Sorry about the double posts. I'm using an iphone and a bit new to this forum thing. But I did feel that they were different questions that's why I posted them in different sections.Another duplicate post to this one...
If you're running them 8-12 hours a day then that is why you're getting algae. Also how long has this tank being running and when do you plant the plants?
Please only post one thread and not duplicates. It makes it hard for people to help you when you have multiple posts scattered everywhere.
IMO I would start by shortening your light cycle first and see how that works for a few weeks and see if there is any improvement. The thing about this hobby is patience. If that doesn't work then try to hang them a little bit higher. It is kind of hard to tell without seeing the actual fixture itself. If you could post a picture of the fixture then that might be able to help others. Is there no part number or anything on the fixture anywhere that you could good to try to find out what kind of fixture it is? It is really hard to say if it is to much light, lack of macro nutrients combination of both. I mean if this fixture came with the tank and the previous owner was growing plants in it you might want to ask him if he ever had this problem. It is possible it is to much light but shortening the photo period should help some.I'm going to get a timer and set it for 8 hours. I'm sick of trying to remember to turn it off lol.
I still think that the light is burning my plants because it's only the tops of the plants directly under the lights that turned brownish black. I really wanted to get more information about the light, but I guess that might not happen. Should I just buy new lights (and spend more money :icon_roll lol) or try to make these work? Maybe I could hang them a little higher away from the plants. Hopefully there would still be enough PAR at that height to grow plants.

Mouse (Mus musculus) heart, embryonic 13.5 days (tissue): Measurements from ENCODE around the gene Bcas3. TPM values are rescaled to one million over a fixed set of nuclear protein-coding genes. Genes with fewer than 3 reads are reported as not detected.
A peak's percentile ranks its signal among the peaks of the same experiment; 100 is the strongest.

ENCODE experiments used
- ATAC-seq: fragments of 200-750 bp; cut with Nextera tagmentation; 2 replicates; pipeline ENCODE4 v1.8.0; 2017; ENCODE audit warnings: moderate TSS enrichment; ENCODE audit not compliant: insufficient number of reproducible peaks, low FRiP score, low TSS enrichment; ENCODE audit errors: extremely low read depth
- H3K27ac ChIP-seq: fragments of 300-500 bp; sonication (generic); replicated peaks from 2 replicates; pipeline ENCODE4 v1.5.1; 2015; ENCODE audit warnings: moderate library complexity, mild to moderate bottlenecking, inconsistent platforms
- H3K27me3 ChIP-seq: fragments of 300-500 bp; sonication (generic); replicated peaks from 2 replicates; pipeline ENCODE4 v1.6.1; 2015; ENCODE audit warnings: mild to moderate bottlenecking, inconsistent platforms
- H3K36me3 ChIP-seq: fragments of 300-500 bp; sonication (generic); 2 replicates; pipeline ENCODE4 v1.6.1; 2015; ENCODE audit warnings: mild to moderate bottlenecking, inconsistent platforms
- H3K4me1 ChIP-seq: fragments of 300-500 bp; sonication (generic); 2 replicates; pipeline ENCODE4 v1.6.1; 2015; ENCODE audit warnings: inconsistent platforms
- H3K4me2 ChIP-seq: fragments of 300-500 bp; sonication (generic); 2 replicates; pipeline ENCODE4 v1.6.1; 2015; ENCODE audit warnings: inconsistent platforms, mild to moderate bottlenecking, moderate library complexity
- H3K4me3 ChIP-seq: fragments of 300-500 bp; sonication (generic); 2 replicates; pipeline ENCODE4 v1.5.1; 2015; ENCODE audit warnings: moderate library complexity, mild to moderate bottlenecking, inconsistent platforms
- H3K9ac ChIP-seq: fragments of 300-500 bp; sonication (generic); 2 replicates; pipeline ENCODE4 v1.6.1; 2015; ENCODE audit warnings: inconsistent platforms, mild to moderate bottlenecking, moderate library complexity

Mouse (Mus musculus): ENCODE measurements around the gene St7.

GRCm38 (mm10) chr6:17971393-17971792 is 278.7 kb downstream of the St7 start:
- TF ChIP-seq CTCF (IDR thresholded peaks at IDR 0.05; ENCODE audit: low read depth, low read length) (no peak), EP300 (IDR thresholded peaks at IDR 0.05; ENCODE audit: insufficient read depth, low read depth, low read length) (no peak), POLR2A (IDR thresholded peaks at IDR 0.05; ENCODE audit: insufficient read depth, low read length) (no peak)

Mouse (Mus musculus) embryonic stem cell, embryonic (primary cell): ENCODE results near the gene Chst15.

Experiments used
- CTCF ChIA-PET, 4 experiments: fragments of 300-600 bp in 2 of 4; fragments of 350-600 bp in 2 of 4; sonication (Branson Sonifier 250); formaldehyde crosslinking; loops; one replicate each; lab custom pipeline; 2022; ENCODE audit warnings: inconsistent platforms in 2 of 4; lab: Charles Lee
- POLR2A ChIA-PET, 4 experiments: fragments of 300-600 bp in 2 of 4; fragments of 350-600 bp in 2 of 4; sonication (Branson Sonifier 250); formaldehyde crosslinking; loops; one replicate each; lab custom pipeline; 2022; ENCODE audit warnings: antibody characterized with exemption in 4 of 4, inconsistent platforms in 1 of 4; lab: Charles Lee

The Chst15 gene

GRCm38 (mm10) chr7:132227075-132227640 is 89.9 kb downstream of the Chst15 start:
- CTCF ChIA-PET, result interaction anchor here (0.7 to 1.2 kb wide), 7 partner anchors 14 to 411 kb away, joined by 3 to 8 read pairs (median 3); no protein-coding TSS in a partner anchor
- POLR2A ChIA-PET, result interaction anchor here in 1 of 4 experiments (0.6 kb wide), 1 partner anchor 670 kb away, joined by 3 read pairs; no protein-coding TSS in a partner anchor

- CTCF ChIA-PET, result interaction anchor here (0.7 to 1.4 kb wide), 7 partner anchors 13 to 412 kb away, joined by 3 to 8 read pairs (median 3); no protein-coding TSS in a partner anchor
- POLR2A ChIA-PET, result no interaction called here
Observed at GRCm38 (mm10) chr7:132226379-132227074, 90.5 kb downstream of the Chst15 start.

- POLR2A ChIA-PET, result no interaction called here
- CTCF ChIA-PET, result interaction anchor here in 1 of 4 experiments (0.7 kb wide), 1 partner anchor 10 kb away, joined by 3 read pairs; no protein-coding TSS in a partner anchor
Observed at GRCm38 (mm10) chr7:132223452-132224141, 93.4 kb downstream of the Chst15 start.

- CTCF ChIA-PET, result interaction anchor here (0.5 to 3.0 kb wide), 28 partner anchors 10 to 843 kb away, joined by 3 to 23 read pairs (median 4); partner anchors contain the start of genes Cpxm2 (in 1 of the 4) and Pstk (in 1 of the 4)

Well I don't have the slightest clue so your guess is better than mine lol.The pinholes are a deficiency, maybe potassium. The top growth looks like natural color change along with crumpled new growth, which is caused by a few things. It could just be acclimation as Texan stated, I personally just watched newly arrived rotala stems do this in my tank, and for a day or so the new growth was crumpling into a slimmer form, and changing color according to the new nutrient and light source. This all comes from what I can see in the photo but obviously can't see them in person so take it with a grain of salt.
Another reason for crumpling is calcium deficiency, if you're low on GH and not adding a booster, you may very well be deficient in Ca Mg and K.
I have more 300 snails in there. Lol there are to many to count, no exaggeration.There's no way snails are causing those pinholes, if that's what you're getting at. More likely, the plants are robbing their lower portions of nutrients to make up for a deficiency. Study the formation of your decay and read up on identifying deficiencies. Also, when acclimating the stem plant /environment don't "want" the lower portion anymore and it will waste away to release the healthy portion, and often send new shoots from the base if the root base is healthy and receiving light.
Oh yea, I cut way back. It's only going to be on 6-8 hours like suggested. It looks like it's pretty much all of the plants that have the color at the top, to some effect. It's entirely possible that it's supposed to be purplish because I don't know what plants I have. Lol they came with the tank.Patience is your greatest friend in this hobby and is greatly needed so get to know it well. Sudden and knee jerk reactions can sometimes cause more problems than good.
Hanging your lights certainly won't hurt but like already suggested you need to cut back your photo period for starters.
What is the plant that this is happening to or is it all of them? Is it possible this species of plant has purple or red tops that you might not be aware of?